Travelling, for me, is mainly about people. Sure there is beautiful scenery, delicious food and fun things to do, but without people all of these things would just be a little bit greyer (thanks DW!). Lombok, it seems, has the best of people. The locals here are as unspoiled as the landscape; the majority still marvel at tourists the way I marvel at seeing the milky way over the ocean from a tropical beach…and you know you’re off the beaten track when you can’t find a postcard for love nor money! Unfortunately this is 2015 so the marvelling is all too often coupled with requests for photos (if you’re lucky, more often than not you turn around to find someone following you as they attempt to take a selfie with you in it completely without your knowledge), or just to sit with you for a while so they can practice their English. In exchange for conversation they will share whatever they have, be that food, their language or stories.
Getting off the boat from the Gilis, I felt like Leonardo di Caprio returning to the mainland after his time on The Beach. After 6 days of quiet, engineless, existence, the noise and busy-ness of the port was overwhelming. A French couple and I haggled for a taxi and headed to our first destination, Sengiggi. We didn’t even stop there; the ‘quiet village’ was heaving with locals enjoying the last day of the post Ramadan celebrations, so much so that you could barely see the black sand beach, it was so covered in people! Instead we decided to head to Kuta, which is bigger but quieter. Along the way our driver asked if we would like to stop and see a traditional Lombok village…why not?!
Whilst much of the island is modernising, traditional locals still live in mud houses, making a living from farming, weaving and making jewellery. The houses are simple, one room dwellings where women and boys under 10 sleep on woven blankets inside, whilst the men and older sons sleep outside. Whilst sat on the outer part I spotted a tray with some leaves and a pot on it…can you guess what it was?
A make up set…of course! The leaves when chewed create a red paste used for colouring the lips and cheeks. The tobacco (in the pot) is then used as a brush to remove the red stains from teeth. Genius huh?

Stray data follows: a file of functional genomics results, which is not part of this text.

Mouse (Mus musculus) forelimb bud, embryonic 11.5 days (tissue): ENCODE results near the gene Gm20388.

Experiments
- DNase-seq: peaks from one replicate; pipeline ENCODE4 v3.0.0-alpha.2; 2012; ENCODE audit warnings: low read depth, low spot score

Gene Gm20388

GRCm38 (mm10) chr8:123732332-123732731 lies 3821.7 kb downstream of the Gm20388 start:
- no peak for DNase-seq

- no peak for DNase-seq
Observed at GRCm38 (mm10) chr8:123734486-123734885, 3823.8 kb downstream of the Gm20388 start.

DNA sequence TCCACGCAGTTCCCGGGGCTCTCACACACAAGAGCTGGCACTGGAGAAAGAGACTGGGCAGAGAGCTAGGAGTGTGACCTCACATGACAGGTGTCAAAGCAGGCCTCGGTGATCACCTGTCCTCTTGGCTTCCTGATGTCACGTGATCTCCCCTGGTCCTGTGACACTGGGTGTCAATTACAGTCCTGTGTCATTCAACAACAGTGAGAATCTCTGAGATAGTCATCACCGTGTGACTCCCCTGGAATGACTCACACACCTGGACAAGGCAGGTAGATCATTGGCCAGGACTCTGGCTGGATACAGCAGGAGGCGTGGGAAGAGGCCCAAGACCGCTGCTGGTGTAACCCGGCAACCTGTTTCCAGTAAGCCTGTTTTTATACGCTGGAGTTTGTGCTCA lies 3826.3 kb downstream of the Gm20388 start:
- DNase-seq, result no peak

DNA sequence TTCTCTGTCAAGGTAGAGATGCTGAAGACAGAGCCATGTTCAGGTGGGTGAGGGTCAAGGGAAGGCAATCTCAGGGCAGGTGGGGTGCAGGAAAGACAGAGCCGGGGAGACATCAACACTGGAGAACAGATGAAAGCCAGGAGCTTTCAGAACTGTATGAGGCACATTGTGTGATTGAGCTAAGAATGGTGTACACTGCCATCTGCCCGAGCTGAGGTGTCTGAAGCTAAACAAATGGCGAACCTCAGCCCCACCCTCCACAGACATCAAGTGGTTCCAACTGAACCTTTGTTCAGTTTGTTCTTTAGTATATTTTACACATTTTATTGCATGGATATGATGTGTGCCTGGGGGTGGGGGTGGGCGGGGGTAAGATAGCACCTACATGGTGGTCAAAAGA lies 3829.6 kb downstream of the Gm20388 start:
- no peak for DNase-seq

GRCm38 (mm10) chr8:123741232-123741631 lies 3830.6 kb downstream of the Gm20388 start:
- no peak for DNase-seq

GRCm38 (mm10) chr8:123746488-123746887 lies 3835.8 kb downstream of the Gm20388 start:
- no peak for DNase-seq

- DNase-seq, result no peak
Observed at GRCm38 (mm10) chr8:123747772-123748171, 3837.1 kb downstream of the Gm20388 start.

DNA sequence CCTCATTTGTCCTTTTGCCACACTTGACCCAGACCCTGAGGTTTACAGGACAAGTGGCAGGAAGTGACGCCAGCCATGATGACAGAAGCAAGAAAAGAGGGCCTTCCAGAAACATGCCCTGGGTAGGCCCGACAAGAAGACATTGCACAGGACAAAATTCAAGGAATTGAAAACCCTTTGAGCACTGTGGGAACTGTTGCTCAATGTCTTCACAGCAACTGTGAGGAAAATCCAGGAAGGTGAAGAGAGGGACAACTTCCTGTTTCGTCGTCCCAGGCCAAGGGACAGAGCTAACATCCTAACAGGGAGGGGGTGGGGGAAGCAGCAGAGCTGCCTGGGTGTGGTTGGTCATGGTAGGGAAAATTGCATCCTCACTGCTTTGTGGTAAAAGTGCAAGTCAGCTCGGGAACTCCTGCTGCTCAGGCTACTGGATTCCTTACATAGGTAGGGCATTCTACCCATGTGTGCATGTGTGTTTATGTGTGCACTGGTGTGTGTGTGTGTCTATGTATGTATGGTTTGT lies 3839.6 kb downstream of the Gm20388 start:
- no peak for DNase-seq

Ok next challenge…what is this?
If you said a tomato, take 10 points!
I spent my first few hours in Kuta, Lombok alone, making me an easy target for passing hawkers. But unlike more touristy places the people here don’t seem to mind if you don’t buy. My first exchange was with Julie, Sam and Sunita, three sarong sellers who spend their days walking up and down the beach with a HEAVY bundle of fabrics on their head.
Having ascertained I already had a sarong they stopped asking me to buy one of theirs (unheard of anywhere else I’ve been – usually if you have one it means you’ve been worn down before, so they’re determined you can be persuaded to buy again!); instead we spoke about their lives, families, villages etc and I showed them photos of the UK (mainly Glastonbury, Cornwall and Loch Lomond…my phone had limited options!). As the three women continued on their way, two young boys joined me. One selling coconuts and the other bracelets. These two were not so easily placated by ‘no thank you’, but they were fun.
The younger one, Sabi, is 7; he goes to school in the mornings and sells bracelets on the beach in the afternoon. At sunset he goes home for dinner and to make more bracelets before hitting the beach bars to gain trade from drunken tourists. The older boy, Jonny, is 15 and already married. He and his wife have their own stall selling coconuts and pineapple to people on the beach. My younger nephews are 6 and 14…and whilst I’m sure N3 would be a dab hand at selling bracelets to people on the beach (or anywhere!) I’m glad he doesn’t have to.
Back at the homestay I met Wiebke, a German girl travelling through Asia on her way to work in Australia. She’d spent 3 weeks in Lombok (it’s easy to see how) and proved to be an invaluable guide during my stay here. Our first stop was the beach, where a Saturday night shindig was in full swing, including bonfire, live band, fire poi and impromptu limbo competitions with bits of palm tree! A few years ago the law was changed disallowing locals to build bars on the beach, but our host had a clever way around that…his bar is a boat, on wheels!
The lights, stage and sound system were all portable, set up just for the night, and the tables were lit by sand anchored candles in wax sandwich bags (great as they don’t catch fire). If you ever travel to Lombok be sure to bring a handful of these with you, they can’t be found easily here so they rely on tourists and visitors to provide them. Means a good few free drinks in exchange – more than a fair swap!!
This is the first destination I’ve been where I’ve had no idea what tomorrow will bring, but I can already feel myself falling in love with Lombok. Wish I was here longer!